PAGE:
Monday Medical: Why we care about Doc Willett
August 29, 2011
Steamboat Springs — On Thursday, the Healthcare Foundation for the Yampa Valley will host the third annual Doc Willett Health Care Heritage Awards Night. Our 2011 honorees are Yampa Valley Medical Center's Cancer Care Services Director Jan Fritz, and longtime internal medicine specialist Dr. Lambert Orton.
Fritz and Orton represent the ideals and compassionate spirit of Dr. Frederick E. "Doc" Willett. Who was Doc Willett, and why do we esteem his memory and honor the health care heritage he created?
Just ask rancher and Steamboat Springs native Jim Stanko. He will tell you that Doc, his great-uncle, played a pivotal role in shaping our little town in the Colorado Rockies.
"He put the community first," Stanko said. "He had a real love for this area and the people in it. There wasn't anybody he didn't know or who didn't know him. Making this community a better place to live was more important to him than material wealth."
Doc Willett was not the town's only physician. But he is the one who is best remembered by longtime residents and the pages of history, partly because he owned and operated the town's hospital for 36 years, from 1914 to 1950.
And he made house calls. Not just house calls, but ranch calls. In mud season and winter, Doc needed real horsepower hitched to a buggy, wagon or sleigh to reach distant homes. There he would deliver babies, set broken bones, treat the sick and comfort the dying.
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Doc Willett became legendary during the Spanish influenza epidemic of 1918. Heedless of his own well-being, he made tireless rounds dispensing medicine, advice and hope.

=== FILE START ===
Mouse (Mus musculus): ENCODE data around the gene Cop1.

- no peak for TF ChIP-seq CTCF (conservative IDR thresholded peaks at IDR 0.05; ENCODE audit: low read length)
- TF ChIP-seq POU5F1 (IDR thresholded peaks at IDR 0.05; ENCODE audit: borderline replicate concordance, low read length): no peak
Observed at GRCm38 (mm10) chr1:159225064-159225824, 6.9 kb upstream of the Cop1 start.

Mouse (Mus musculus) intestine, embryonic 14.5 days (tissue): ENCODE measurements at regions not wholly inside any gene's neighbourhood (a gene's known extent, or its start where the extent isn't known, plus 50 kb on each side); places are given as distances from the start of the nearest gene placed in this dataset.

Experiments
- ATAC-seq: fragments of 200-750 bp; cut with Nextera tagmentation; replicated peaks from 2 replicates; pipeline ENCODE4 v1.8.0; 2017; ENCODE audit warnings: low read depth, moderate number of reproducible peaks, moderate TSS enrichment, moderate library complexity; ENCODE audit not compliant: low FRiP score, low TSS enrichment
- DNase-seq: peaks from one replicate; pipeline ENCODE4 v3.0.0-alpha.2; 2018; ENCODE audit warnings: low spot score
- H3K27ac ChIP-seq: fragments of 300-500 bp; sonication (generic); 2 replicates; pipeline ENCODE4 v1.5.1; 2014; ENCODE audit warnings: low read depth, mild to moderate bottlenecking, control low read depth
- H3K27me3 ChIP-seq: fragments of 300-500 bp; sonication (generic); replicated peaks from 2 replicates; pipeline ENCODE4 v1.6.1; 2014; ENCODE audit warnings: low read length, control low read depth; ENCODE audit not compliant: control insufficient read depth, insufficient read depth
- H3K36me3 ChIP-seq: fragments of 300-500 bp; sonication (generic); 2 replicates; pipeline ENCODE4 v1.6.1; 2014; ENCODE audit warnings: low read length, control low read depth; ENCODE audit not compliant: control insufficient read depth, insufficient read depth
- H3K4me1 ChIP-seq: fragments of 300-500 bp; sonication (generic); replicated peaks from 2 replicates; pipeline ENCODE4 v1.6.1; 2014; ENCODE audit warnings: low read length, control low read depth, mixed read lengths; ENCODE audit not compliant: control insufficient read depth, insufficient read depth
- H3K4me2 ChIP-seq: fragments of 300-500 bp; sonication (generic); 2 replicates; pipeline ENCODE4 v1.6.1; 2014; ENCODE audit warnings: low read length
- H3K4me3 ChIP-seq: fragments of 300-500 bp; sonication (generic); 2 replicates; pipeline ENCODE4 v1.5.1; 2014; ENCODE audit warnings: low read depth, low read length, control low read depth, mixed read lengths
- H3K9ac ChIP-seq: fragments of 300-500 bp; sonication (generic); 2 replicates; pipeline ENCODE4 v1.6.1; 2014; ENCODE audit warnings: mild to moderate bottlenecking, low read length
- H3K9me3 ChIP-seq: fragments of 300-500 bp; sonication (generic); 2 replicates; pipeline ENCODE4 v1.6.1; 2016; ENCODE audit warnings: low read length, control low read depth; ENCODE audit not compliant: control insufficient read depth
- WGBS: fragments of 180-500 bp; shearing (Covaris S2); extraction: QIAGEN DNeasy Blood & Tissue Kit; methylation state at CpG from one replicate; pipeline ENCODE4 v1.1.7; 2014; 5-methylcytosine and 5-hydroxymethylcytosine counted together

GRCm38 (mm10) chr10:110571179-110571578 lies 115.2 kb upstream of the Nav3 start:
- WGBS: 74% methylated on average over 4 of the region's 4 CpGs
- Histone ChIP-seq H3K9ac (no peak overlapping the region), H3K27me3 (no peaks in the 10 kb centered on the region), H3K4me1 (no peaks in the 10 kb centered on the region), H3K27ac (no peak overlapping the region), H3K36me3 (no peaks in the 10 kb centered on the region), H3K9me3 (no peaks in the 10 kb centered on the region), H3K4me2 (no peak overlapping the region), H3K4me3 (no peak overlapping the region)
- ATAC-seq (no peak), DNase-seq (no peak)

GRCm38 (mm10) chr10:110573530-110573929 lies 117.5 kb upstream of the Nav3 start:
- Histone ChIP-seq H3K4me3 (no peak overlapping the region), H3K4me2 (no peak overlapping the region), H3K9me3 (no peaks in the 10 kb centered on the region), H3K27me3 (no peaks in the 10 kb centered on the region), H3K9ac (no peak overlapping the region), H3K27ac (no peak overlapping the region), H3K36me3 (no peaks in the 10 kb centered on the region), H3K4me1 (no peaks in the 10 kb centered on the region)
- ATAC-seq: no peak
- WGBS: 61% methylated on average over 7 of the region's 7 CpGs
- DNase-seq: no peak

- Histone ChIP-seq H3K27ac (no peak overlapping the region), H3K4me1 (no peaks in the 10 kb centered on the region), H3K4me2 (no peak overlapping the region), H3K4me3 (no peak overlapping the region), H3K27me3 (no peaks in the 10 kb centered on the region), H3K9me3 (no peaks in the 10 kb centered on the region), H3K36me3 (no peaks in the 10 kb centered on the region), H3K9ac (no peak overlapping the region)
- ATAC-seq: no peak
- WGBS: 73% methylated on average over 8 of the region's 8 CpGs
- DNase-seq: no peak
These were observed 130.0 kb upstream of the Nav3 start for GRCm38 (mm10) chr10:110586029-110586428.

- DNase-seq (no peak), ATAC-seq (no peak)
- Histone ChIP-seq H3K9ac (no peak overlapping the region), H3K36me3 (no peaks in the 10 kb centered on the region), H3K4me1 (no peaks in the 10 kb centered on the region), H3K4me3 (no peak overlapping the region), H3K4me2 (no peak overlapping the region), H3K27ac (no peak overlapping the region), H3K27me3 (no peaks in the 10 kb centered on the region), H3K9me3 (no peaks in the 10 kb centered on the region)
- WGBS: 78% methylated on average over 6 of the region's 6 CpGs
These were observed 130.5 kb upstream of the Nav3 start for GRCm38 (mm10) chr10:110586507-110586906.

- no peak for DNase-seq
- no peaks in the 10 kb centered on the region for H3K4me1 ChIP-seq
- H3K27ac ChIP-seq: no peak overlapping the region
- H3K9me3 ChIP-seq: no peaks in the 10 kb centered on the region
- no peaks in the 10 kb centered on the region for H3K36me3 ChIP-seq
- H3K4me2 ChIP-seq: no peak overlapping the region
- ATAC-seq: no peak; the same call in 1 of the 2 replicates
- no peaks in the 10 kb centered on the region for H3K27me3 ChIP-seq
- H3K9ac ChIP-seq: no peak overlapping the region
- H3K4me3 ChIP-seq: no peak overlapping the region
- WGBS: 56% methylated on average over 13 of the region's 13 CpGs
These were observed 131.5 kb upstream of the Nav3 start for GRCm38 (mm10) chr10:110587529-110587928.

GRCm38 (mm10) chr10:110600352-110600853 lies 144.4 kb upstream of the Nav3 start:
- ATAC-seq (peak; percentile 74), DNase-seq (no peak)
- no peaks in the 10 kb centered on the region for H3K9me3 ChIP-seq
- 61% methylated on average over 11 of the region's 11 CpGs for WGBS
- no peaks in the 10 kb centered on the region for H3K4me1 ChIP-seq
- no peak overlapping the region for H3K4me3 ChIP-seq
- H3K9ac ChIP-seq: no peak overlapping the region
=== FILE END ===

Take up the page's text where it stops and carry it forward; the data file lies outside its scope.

In the 1920s, he served as mayor of Steamboat Springs, directing vital civic improvements such as construction of a fire station, the Long Lake dam and the Fish Creek water line.
By 1946, Doc was approaching retirement age. The town's leaders embraced his idea of forming a nonprofit organization to build and run a new hospital, which opened in 1950. It is this same organization that built and now operates Yampa Valley Medical Center.
I regret that I arrived here in Steamboat three years too late to meet Doc Willett, who passed away in 1970. The next best thing was talking to people who knew and loved him, including Natalie Stanko, Doc's niece and Jim Stanko's mother. Natalie helped out at her uncle's hospital, raised a family and volunteered for more than 30 years at the hospital and nursing home.
So much has changed since 1914, when Doc took over a failing hospital and poured his heart and personal funds into saving it. Ninety-seven years later, the hospital has 550 employees and 61 physicians representing 23 specialties serving on the active medical staff.
We owe much to the good doctor, and to people like Jan Fritz and Lambert Orton. Valuing the memory of Doc Willett while celebrating the medical services we otherwise might take for granted today is the goal of the Doc Willett Health Care Heritage Awards.
Christine McKelvie is the public relations director of Yampa Valley Medical Center. Email her at email@example.com.